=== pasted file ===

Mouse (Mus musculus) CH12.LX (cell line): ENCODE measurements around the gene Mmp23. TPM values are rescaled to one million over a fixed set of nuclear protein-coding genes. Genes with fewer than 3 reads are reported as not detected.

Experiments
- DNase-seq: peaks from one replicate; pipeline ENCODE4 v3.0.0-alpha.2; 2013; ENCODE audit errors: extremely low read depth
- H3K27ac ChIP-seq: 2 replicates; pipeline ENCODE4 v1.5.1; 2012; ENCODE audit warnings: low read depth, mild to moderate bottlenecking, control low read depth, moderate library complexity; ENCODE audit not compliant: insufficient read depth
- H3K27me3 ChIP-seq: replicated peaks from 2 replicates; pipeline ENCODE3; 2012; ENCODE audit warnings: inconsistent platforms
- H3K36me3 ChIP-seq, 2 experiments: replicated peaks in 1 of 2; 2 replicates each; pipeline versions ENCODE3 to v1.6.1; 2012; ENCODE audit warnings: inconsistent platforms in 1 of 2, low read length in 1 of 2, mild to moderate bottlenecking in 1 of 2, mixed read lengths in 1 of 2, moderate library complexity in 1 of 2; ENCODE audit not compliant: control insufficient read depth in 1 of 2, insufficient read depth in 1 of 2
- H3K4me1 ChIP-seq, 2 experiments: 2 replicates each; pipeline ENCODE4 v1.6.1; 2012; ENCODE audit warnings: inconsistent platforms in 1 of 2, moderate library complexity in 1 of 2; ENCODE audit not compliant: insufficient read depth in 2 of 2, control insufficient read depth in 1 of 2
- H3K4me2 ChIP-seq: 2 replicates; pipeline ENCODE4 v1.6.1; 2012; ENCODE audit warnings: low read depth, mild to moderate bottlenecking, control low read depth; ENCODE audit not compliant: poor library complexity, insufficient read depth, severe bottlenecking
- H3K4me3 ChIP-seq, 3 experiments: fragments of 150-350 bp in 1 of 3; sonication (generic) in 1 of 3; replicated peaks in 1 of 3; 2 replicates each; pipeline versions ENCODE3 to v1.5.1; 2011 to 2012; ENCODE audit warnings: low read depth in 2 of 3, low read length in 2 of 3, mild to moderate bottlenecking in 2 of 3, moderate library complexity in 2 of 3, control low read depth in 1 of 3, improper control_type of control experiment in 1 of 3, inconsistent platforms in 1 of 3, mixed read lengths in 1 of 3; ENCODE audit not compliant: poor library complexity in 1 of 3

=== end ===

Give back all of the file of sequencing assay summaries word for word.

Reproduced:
Mouse (Mus musculus) CH12.LX (cell line): ENCODE measurements around the gene Mmp23. TPM values are rescaled to one million over a fixed set of nuclear protein-coding genes. Genes with fewer than 3 reads are reported as not detected.

Experiments
- DNase-seq: peaks from one replicate; pipeline ENCODE4 v3.0.0-alpha.2; 2013; ENCODE audit errors: extremely low read depth
- H3K27ac ChIP-seq: 2 replicates; pipeline ENCODE4 v1.5.1; 2012; ENCODE audit warnings: low read depth, mild to moderate bottlenecking, control low read depth, moderate library complexity; ENCODE audit not compliant: insufficient read depth
- H3K27me3 ChIP-seq: replicated peaks from 2 replicates; pipeline ENCODE3; 2012; ENCODE audit warnings: inconsistent platforms
- H3K36me3 ChIP-seq, 2 experiments: replicated peaks in 1 of 2; 2 replicates each; pipeline versions ENCODE3 to v1.6.1; 2012; ENCODE audit warnings: inconsistent platforms in 1 of 2, low read length in 1 of 2, mild to moderate bottlenecking in 1 of 2, mixed read lengths in 1 of 2, moderate library complexity in 1 of 2; ENCODE audit not compliant: control insufficient read depth in 1 of 2, insufficient read depth in 1 of 2
- H3K4me1 ChIP-seq, 2 experiments: 2 replicates each; pipeline ENCODE4 v1.6.1; 2012; ENCODE audit warnings: inconsistent platforms in 1 of 2, moderate library complexity in 1 of 2; ENCODE audit not compliant: insufficient read depth in 2 of 2, control insufficient read depth in 1 of 2
- H3K4me2 ChIP-seq: 2 replicates; pipeline ENCODE4 v1.6.1; 2012; ENCODE audit warnings: low read depth, mild to moderate bottlenecking, control low read depth; ENCODE audit not compliant: poor library complexity, insufficient read depth, severe bottlenecking
- H3K4me3 ChIP-seq, 3 experiments: fragments of 150-350 bp in 1 of 3; sonication (generic) in 1 of 3; replicated peaks in 1 of 3; 2 replicates each; pipeline versions ENCODE3 to v1.5.1; 2011 to 2012; ENCODE audit warnings: low read depth in 2 of 3, low read length in 2 of 3, mild to moderate bottlenecking in 2 of 3, moderate library complexity in 2 of 3, control low read depth in 1 of 3, improper control_type of control experiment in 1 of 3, inconsistent platforms in 1 of 3, mixed read lengths in 1 of 3; ENCODE audit not compliant: poor library complexity in 1 of 3